By John Newsinger
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US workers: from despair to victory

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After years of vicious repression, US workers rose in 1934 in a series of magnificent struggles, transforming the nation's industrial landscape. John Newsinger reviews a new book about one of the most significant, that in Minneapolis.
Issue 387

In the aftermath of the First World War the US labour movement suffered a succession of crushing defeats that were to leave it on its knees throughout the 1920s. A countrywide “open shop” campaign saw union organisation broken, driven out of whole industries, and militants and activists sacked and blacklisted.

This capitalist offensive was accompanied by a ferocious “Red Scare” that had been launched during the war but continued afterwards, leaving the left weak and divided. Throughout the 1920s militants and socialist and communist activists were actively persecuted, sometimes violently repressed and spied on by private detective agencies that were unique to America. And all this was accompanied by a powerful ideological offensive, a celebration of capitalism and the capitalist, that successfully closed down any consideration of an alternative social order.

How did the trade union leaders respond to this situation? The American Federation of Labour (AFL) moved further to the right, turning its back on the unorganised and the unskilled and positively embracing the virtues of unbridled capitalism. As far as the union leadership was concerned, the only way the unions could survive was on sufferance, by collaborating with the employers.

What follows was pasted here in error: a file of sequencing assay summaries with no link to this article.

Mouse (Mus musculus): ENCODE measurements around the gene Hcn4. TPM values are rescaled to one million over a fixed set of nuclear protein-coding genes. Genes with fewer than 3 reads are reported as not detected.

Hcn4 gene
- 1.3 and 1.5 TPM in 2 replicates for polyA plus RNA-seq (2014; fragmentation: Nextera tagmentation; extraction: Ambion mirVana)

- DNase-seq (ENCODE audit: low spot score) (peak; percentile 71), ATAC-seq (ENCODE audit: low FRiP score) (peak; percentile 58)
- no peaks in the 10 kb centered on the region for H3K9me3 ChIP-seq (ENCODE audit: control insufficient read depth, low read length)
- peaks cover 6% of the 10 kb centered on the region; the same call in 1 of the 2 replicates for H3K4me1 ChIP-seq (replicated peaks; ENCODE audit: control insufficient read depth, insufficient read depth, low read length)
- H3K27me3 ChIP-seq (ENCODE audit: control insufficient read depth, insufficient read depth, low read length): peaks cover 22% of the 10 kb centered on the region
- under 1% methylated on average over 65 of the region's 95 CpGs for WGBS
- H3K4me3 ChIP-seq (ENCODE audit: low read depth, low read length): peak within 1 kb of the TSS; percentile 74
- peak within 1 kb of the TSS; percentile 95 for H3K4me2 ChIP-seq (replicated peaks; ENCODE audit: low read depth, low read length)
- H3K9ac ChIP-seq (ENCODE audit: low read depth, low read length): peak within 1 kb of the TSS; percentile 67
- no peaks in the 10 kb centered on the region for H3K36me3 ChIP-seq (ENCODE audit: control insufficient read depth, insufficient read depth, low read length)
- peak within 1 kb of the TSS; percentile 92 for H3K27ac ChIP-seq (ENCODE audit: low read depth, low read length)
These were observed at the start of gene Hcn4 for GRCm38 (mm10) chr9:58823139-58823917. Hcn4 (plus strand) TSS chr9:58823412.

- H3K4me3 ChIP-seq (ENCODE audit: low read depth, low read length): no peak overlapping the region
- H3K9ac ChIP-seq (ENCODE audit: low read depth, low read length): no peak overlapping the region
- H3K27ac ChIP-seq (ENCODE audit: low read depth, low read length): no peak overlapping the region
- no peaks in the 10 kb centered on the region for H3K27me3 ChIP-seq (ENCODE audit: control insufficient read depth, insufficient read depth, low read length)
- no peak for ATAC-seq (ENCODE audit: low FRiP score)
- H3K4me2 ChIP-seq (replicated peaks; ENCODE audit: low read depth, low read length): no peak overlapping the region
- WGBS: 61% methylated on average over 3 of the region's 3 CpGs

Indeed, in the 1920s many union leaders came to measure success not by their members’ standard of living, but by how closely their own lifestyle mirrored that of the rich. Many actually became capitalists themselves, combining their union positions with extensive share portfolios, membership of the best clubs and the personal friendship of the very men who exploited their members.

The Wall Street Crash of 1929 and the Great Depression that followed overwhelmed an already weak labour movement, plunging millions of men and women into misery. The official unemployment figures went up from 1.5 million in 1929 to nearly 13 million in 1933, but these figures seriously understated the situation.

The real figure was more than 16 million. And there were as many working short-time, their hours and earnings drastically cut. And, on top of this, employers imposed wage cuts across the board. In the US in the early 1930s, in what was still the richest country in the world, millions went hungry and hundreds starved to death.

Celebration of capitalism turned sour. Bankers, in particular, became widely hated, popularly known as “banksters”. They had caused the crisis, but everyone except them was paying the price. The government bailed out the banks, while letting millions of public sector workers go without pay. A succession of scandals revealed that the rich had effectively exempted themselves from paying tax. This all sounds terribly familiar.

In the 1932 presidential election the Republican, Herbert Hoover, was swept away and the Democrat, Franklin Roosevelt, took office. Roosevelt had actually campaigned promising to cut government expenditure, and on occasions had even accused Hoover of being a spendthrift.